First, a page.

To assess the villagers’ well-being and human development from a CA perspective requires the project and its evaluation to directly address the people and learn what they perceive to be important, about their freedoms, restrictions and perceived well-being changes. Thus, the evaluation takes account of human development challenges and impacts in a holistic way which helps to sufficiently integrate contextual factors that are important for considering CSR impacts (Tilt 2016, p. 1–3). A mix of quantitative and qualitative methods in two model and in two control villages is being applied in the project evaluation. The model and control villages were chosen in a manner that they are all located in rural Karnataka and have been as similar as possible with respect to important village characteristics (village composition, employment, infrastructure, education and health care facilities, land use etc.) in the beginning of the project. In the summer of 2011, a representative quantitative baseline study has been carried out covering almost 1000 households and slightly less than 2300 individuals. It serves as a first panel wave documenting the situation before Bayer began to introduce MVP activities in the model villages. After 2011, Bayer Crop Science has implemented first activities in the domains of microfinance, health and education which will be described below. In 2014, a second quantitative panel wave has been initiated. It captures findings on the impacts of the Bayer activities that have been organized between 2011 and 2014. In 2014, more than 1100 households and more than 2500 villagers have been interviewed. Thereby, 94% of the households are panel households who have been interviewed again a second time.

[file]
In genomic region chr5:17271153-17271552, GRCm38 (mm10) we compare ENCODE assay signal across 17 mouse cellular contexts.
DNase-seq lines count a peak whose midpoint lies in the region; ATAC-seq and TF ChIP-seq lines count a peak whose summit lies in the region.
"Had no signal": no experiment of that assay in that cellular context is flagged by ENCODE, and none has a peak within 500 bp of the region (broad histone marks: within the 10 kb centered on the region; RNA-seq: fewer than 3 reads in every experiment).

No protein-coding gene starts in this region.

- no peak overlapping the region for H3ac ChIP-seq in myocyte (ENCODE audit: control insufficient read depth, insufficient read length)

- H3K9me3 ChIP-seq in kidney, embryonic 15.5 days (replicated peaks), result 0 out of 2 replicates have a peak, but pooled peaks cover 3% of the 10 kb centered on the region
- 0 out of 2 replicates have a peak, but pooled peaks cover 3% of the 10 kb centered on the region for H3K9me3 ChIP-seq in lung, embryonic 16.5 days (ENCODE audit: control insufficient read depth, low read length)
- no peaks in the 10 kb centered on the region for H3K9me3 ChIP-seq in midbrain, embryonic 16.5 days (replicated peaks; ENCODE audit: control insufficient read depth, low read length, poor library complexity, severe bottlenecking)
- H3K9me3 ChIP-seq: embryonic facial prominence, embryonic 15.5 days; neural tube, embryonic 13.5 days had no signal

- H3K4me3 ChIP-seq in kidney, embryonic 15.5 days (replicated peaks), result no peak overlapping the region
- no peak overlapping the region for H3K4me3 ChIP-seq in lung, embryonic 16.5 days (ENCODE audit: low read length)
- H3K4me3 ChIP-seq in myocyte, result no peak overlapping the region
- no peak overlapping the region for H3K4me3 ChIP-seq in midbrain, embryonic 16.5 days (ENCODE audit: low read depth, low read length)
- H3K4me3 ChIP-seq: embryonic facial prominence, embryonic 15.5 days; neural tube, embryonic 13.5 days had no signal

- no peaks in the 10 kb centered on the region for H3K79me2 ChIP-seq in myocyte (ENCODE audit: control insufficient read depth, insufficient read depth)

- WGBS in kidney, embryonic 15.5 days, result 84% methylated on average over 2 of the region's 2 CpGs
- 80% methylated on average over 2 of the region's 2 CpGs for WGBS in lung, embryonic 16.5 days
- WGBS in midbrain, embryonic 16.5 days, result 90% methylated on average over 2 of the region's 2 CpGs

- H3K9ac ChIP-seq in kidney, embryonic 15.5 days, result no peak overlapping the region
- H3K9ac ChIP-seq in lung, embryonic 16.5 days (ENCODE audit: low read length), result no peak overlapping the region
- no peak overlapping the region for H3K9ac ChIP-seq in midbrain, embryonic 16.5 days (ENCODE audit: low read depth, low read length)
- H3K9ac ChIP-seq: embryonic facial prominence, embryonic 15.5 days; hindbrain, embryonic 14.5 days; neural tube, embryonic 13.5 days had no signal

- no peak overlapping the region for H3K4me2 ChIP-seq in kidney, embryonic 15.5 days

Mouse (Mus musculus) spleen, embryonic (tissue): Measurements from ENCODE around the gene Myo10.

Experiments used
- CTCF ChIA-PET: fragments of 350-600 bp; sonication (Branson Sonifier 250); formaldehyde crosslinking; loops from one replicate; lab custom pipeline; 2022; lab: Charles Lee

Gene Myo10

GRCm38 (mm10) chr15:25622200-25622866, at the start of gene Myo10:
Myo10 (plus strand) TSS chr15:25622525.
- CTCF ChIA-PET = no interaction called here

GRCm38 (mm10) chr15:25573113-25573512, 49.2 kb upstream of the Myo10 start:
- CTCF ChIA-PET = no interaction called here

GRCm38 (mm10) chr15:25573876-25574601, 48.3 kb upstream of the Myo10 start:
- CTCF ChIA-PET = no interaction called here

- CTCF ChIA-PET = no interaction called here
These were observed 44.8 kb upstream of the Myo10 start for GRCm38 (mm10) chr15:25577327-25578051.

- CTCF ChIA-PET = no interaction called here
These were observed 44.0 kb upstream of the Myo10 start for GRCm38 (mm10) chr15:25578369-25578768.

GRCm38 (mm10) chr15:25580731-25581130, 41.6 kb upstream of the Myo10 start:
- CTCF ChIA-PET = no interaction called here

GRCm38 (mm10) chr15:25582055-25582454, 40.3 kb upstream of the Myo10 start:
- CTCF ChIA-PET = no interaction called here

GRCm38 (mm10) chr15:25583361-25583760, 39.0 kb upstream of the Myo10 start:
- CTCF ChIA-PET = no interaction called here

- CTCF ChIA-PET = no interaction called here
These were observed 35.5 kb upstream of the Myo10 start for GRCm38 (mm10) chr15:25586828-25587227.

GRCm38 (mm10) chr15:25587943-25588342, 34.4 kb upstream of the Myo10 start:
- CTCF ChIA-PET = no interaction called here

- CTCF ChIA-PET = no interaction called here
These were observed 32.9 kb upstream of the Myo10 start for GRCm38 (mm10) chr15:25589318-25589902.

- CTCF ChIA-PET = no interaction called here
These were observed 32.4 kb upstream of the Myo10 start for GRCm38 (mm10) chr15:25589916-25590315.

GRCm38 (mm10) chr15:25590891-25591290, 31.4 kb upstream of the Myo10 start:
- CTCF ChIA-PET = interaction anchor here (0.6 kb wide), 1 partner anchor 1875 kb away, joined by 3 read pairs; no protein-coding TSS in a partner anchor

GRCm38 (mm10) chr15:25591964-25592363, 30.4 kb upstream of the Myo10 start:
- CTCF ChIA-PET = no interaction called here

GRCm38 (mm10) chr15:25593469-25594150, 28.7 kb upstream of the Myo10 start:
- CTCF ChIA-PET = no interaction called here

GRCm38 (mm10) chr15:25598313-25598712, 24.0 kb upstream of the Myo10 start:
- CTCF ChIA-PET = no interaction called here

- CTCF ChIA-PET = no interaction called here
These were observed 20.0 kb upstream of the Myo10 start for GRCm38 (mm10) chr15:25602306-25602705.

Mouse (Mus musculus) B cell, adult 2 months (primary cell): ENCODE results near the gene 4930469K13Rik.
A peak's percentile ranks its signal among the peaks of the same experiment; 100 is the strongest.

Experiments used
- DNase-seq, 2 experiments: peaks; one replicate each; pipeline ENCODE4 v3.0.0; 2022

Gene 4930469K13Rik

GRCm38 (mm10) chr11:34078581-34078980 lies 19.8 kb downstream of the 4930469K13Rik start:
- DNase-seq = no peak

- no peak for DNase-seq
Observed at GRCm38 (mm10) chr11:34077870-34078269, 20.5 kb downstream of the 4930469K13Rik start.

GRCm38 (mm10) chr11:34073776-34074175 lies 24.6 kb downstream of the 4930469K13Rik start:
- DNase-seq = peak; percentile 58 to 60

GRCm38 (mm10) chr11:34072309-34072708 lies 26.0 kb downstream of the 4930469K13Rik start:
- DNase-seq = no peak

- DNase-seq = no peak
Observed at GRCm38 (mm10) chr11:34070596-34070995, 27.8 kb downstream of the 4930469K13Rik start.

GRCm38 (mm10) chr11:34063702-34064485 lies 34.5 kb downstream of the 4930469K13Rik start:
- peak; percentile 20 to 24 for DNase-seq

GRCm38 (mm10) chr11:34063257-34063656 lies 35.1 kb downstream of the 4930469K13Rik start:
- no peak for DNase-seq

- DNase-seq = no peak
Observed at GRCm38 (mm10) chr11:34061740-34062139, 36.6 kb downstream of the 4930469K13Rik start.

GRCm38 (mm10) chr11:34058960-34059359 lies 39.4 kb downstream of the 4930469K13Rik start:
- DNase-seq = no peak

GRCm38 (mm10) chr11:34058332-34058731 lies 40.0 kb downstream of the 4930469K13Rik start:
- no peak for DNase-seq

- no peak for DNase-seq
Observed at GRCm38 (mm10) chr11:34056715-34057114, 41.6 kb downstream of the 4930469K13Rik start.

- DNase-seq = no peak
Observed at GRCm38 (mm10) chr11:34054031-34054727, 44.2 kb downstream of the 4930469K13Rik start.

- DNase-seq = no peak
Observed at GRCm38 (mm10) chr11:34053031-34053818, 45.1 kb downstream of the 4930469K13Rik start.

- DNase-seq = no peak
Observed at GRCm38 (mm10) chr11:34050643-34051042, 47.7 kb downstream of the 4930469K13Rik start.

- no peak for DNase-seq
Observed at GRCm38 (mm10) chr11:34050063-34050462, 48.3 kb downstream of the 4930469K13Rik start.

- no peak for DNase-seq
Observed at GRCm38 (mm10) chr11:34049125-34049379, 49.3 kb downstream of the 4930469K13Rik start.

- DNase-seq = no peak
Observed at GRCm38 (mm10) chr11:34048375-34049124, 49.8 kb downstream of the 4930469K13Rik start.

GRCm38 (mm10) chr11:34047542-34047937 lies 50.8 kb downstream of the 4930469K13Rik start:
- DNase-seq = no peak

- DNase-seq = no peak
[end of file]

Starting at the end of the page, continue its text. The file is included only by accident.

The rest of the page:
Each survey includes about 75% of all households in the model and control villages; furthermore, all major castes and other social backgrounds are covered. Household questionnaires contain information for almost 5800 persons.